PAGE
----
BALTIMORE — The Mount Clare neighborhood, much like the rest of Baltimore City, is dealing with vacant and abandoned homes. There is a total of 15,000 city wide.
“They should be inspected quickly and if they find that they’re not inhabitable or can't quickly, they should tear them down,” said James Dunn.
Dunn lives across the street from the deadly fire that claimed the life of three firefighters Monday. Unfortunately, demolishing a home isn’t so simple, says city council member John Bullock.
“If the city owns a property, it’s easy to stabilize it, to demolish it, because the city has ownership of it,” said Bullock. “If it’s privately owned, that makes it more difficult for the city to get access to the property.”
That's the case with the property in question on South Stricker Street where three Baltimore City firefighters died after there was a partial collapse.
Records show at last inspection the home was boarded up. Still, there are questions how it went up in flames when there was no working electricity.
“They’re taking the boards off the houses,” said Celeste Ireland. “I’ve seen it. I’ve also been by houses that have been cemented and I think that’s the best option for these houses if you’re not going to do anything with them.”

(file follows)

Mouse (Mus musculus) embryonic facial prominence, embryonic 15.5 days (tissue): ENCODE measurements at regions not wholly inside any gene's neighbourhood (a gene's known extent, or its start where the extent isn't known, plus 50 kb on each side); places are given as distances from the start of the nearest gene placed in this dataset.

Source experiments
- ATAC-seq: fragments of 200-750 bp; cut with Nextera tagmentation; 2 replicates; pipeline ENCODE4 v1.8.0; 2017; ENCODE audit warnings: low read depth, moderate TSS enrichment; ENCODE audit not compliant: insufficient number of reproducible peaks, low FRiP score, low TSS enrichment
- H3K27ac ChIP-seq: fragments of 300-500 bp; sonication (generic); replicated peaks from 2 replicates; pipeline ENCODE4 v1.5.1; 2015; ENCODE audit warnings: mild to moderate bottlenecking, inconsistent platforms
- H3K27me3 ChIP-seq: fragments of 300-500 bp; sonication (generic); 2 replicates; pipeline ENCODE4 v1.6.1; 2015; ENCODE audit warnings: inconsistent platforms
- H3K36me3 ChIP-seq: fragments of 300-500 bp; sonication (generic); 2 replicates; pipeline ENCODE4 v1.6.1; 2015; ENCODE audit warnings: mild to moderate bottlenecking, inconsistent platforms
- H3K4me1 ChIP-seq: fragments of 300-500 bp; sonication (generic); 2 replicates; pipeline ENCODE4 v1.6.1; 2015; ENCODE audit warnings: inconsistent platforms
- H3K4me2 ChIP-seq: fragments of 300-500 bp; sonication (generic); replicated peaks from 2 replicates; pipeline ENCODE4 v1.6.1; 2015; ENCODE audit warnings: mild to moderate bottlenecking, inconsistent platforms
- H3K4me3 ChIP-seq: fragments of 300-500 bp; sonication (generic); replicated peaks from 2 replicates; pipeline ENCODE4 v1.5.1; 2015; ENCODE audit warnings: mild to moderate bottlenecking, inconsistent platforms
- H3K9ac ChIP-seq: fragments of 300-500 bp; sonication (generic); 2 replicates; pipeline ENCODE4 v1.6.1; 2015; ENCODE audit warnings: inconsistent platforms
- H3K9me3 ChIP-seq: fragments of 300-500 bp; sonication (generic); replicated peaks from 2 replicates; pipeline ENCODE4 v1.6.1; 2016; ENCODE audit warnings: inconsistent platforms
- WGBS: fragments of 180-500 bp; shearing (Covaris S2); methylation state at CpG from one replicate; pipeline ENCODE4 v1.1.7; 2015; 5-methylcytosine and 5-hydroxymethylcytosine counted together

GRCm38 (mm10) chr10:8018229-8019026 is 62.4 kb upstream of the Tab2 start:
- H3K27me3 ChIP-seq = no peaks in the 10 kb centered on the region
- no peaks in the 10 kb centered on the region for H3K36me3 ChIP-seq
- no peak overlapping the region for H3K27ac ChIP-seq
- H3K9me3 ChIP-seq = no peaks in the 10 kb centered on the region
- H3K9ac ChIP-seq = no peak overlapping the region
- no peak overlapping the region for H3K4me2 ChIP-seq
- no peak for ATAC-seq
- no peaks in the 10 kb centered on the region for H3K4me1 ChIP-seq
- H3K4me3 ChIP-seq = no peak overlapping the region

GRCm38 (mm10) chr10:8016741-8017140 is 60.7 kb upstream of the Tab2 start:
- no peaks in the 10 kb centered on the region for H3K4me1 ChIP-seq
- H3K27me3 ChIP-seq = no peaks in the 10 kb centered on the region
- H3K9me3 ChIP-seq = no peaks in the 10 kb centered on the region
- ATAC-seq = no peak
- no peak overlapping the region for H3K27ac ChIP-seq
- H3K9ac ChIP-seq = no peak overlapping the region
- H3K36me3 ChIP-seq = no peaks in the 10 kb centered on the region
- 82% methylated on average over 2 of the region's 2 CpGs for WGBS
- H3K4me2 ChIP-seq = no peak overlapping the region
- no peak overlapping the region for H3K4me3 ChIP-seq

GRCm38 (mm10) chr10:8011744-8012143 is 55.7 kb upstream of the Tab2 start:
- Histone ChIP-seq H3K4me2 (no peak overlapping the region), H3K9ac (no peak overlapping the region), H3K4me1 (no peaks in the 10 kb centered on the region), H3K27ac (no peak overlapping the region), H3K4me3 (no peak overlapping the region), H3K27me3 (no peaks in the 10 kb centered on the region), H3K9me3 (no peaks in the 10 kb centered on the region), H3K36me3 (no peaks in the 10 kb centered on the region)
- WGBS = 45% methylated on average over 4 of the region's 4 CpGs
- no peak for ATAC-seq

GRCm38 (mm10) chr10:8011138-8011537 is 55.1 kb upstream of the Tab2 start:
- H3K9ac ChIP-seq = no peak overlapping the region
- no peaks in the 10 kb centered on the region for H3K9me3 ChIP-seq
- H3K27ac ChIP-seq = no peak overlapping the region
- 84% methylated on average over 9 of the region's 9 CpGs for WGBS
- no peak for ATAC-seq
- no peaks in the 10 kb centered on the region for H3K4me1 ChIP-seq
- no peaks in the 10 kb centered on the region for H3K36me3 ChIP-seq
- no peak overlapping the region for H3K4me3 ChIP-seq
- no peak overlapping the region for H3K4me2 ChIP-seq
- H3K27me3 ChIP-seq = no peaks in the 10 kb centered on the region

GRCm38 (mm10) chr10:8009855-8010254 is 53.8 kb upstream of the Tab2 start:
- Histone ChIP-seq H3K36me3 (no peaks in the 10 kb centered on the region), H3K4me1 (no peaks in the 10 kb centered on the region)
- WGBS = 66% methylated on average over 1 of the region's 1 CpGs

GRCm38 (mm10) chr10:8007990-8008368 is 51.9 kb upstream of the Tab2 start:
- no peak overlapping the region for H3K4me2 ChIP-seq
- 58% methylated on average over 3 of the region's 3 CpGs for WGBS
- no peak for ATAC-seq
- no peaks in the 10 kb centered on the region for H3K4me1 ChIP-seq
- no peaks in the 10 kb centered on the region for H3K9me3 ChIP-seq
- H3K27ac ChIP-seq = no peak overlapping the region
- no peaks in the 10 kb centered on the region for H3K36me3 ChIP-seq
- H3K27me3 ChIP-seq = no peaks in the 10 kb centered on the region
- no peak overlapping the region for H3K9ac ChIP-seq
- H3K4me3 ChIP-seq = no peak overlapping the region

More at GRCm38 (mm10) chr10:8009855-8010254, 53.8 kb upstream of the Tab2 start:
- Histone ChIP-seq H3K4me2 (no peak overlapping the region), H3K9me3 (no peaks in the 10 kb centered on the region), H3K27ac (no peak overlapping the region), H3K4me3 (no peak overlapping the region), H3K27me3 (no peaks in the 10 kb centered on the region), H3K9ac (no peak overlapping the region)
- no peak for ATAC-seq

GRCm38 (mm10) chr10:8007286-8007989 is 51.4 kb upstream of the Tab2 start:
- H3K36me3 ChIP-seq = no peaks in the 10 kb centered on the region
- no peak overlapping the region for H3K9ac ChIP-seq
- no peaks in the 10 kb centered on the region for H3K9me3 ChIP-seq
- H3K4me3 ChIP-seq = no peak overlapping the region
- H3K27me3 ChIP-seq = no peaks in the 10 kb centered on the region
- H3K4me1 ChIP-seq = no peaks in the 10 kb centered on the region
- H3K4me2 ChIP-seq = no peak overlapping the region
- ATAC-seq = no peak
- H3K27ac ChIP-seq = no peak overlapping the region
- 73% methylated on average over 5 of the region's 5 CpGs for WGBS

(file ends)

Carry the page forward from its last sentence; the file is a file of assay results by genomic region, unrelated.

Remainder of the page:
While some homes are permanently secured with cinder blocks and cement, that’s not the usual practice.
Cinder blocks are an added expense, something the city doesn’t have the luxury of affording.
That’s why city officials are reminding residents if they see or hear something at a vacant property to call 311 and file a complaint.
“It can be productive to some degree,” said Bullock. “But it’s also being more proactive from housing and coding enforcement, especially when they have been prom properties you’ve had issues with before.”
“This didn’t have to happen to happen,” said Dunn. “I think that the city should hold property owners accountable.”